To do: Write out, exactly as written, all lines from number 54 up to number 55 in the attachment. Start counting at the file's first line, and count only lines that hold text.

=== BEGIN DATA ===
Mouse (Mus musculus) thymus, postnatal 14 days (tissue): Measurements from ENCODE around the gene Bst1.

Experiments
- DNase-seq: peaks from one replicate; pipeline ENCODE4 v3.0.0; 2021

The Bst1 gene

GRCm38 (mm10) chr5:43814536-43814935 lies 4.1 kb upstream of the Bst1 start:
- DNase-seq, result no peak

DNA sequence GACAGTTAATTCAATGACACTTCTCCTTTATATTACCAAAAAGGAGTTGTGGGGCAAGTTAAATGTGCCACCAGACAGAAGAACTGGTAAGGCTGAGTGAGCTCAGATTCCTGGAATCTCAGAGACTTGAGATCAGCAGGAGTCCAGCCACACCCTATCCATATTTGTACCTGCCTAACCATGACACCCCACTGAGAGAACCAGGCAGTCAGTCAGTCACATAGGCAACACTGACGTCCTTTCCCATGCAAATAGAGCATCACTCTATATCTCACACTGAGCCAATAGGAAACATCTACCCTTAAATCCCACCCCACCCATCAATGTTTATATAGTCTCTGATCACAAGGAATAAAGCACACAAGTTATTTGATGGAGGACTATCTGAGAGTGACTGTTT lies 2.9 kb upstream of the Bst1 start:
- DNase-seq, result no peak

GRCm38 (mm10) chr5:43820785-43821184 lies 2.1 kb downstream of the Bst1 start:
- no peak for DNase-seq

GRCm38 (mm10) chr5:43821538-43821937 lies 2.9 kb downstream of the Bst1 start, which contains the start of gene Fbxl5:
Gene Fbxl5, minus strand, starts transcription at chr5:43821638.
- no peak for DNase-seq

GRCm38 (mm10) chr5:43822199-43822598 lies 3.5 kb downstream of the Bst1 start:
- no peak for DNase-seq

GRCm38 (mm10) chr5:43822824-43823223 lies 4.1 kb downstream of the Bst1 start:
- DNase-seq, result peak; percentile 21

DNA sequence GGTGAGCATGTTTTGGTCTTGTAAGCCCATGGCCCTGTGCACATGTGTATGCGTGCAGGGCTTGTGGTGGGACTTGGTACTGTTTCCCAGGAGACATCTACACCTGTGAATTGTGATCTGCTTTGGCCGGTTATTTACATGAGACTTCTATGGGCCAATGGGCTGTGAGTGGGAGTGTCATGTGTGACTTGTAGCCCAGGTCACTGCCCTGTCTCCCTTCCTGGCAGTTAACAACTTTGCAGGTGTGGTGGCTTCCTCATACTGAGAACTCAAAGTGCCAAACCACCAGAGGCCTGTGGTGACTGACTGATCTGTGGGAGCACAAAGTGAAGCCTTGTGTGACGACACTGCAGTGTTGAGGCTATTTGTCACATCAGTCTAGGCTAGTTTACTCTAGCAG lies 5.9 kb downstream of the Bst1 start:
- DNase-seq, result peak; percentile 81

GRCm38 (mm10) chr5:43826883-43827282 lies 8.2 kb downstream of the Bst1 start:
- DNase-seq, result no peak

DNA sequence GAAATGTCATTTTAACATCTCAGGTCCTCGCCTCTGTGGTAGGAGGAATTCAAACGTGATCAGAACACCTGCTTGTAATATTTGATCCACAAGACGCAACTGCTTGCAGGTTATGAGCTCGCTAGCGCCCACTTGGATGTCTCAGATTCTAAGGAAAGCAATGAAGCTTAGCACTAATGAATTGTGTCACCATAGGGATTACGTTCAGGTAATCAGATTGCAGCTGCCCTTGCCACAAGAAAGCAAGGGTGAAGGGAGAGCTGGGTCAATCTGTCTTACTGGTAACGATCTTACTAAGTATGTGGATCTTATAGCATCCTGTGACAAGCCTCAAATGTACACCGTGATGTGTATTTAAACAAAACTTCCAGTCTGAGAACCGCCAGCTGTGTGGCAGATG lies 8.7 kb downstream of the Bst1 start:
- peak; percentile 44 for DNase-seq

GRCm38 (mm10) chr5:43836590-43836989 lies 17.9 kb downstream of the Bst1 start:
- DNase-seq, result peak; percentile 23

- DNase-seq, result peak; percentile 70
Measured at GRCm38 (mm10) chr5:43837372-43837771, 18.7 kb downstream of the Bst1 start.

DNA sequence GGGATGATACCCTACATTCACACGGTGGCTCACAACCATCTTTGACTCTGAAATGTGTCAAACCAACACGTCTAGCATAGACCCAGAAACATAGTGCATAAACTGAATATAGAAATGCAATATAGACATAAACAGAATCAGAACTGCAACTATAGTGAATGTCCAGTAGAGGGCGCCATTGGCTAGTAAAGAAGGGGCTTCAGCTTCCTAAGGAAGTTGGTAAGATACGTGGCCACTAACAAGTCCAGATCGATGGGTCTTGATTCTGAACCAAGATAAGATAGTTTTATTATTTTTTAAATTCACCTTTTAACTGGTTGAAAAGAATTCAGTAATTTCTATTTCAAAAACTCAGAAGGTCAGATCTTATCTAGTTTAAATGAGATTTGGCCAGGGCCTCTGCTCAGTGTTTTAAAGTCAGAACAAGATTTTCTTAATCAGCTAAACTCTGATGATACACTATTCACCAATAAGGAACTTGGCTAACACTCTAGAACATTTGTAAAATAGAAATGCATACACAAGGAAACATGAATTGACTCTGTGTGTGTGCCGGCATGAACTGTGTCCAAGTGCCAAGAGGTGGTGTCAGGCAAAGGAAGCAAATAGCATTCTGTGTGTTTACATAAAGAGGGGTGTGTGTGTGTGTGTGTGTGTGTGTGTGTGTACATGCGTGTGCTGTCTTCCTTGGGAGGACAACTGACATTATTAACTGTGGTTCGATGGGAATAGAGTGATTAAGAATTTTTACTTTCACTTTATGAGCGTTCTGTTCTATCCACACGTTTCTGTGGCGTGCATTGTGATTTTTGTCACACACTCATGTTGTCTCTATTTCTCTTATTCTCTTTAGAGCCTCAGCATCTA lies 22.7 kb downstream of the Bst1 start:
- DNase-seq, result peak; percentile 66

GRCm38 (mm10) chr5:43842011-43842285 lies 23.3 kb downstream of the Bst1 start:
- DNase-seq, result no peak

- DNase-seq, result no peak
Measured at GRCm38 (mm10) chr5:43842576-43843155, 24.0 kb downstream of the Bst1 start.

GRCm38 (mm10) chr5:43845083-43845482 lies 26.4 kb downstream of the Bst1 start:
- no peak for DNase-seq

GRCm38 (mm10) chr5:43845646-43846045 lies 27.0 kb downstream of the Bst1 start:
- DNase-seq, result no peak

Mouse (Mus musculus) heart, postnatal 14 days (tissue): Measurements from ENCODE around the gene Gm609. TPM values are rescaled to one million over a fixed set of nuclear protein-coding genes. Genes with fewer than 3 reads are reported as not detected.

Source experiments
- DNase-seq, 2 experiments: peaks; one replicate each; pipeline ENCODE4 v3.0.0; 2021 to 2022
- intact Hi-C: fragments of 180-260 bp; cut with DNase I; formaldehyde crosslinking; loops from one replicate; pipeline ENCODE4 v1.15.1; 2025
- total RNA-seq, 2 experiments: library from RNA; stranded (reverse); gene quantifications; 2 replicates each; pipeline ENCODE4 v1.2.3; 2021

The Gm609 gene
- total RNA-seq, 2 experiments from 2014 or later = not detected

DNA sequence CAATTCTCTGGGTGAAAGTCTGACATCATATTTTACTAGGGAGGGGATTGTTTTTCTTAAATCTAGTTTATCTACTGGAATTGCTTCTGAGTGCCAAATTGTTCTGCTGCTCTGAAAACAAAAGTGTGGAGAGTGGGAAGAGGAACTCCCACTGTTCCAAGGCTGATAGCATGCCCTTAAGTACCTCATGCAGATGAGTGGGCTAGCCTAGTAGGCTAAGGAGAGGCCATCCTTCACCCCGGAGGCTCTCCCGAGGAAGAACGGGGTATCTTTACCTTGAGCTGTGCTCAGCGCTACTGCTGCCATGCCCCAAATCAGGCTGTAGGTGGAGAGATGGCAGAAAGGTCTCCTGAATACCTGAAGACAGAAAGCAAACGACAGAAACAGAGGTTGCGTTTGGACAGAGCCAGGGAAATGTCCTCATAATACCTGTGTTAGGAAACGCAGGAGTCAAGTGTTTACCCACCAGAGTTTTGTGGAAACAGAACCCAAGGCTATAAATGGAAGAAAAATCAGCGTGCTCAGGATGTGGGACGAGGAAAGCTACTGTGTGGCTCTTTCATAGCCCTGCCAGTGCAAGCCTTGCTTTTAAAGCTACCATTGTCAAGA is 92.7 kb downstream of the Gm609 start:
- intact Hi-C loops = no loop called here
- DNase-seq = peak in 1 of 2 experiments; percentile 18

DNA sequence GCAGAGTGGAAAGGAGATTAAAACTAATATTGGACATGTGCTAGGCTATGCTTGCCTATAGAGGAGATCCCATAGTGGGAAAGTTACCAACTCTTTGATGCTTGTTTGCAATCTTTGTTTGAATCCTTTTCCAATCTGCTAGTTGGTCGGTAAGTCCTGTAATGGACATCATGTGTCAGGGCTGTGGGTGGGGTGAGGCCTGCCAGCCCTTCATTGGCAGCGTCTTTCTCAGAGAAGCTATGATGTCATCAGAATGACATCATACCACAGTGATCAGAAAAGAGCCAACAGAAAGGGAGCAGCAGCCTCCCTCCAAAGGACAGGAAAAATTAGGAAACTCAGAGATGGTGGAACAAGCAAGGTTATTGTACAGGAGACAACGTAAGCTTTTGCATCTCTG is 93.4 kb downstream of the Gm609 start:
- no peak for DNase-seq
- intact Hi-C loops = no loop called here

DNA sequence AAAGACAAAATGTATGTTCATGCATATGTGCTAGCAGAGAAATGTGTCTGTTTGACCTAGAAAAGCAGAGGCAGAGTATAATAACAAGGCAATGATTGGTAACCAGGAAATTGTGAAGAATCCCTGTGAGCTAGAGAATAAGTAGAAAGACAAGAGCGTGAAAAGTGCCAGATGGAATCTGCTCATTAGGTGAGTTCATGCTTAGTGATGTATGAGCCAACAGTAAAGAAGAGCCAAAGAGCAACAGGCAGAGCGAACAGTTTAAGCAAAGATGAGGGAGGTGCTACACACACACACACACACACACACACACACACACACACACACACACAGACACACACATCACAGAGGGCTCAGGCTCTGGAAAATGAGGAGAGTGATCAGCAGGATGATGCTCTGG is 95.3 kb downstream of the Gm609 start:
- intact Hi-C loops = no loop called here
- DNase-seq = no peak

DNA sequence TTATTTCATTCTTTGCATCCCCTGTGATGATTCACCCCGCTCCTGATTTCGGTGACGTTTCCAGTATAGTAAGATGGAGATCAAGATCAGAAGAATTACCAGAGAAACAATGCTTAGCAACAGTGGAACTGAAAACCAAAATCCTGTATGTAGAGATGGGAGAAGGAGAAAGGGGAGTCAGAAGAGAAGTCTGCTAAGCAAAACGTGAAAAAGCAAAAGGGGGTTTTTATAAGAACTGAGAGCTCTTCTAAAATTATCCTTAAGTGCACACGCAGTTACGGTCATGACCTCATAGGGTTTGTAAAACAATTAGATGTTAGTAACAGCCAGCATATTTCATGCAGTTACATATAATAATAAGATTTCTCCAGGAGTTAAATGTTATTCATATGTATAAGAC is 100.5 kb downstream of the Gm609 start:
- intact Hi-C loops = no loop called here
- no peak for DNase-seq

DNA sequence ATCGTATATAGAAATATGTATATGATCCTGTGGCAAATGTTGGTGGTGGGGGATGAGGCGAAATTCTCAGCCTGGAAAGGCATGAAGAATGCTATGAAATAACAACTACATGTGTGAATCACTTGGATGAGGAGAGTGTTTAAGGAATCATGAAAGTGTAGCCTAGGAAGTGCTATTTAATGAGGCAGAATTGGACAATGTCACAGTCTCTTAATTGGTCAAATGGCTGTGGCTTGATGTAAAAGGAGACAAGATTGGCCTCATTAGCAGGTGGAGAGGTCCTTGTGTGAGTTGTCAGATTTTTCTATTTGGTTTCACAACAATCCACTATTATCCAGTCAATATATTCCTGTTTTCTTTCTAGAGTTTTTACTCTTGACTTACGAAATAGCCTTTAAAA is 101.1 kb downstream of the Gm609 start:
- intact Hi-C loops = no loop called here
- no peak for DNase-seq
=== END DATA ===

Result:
DNA sequence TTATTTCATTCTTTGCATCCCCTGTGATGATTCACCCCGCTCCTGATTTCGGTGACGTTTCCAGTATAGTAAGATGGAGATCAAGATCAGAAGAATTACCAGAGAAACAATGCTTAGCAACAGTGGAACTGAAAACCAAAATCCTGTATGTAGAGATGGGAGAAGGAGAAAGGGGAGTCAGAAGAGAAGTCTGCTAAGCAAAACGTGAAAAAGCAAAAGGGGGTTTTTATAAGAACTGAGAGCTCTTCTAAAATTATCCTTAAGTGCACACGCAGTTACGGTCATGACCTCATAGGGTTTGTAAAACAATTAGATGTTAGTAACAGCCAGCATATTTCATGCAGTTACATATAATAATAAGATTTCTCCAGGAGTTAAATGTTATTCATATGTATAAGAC is 100.5 kb downstream of the Gm609 start:
- intact Hi-C loops = no loop called here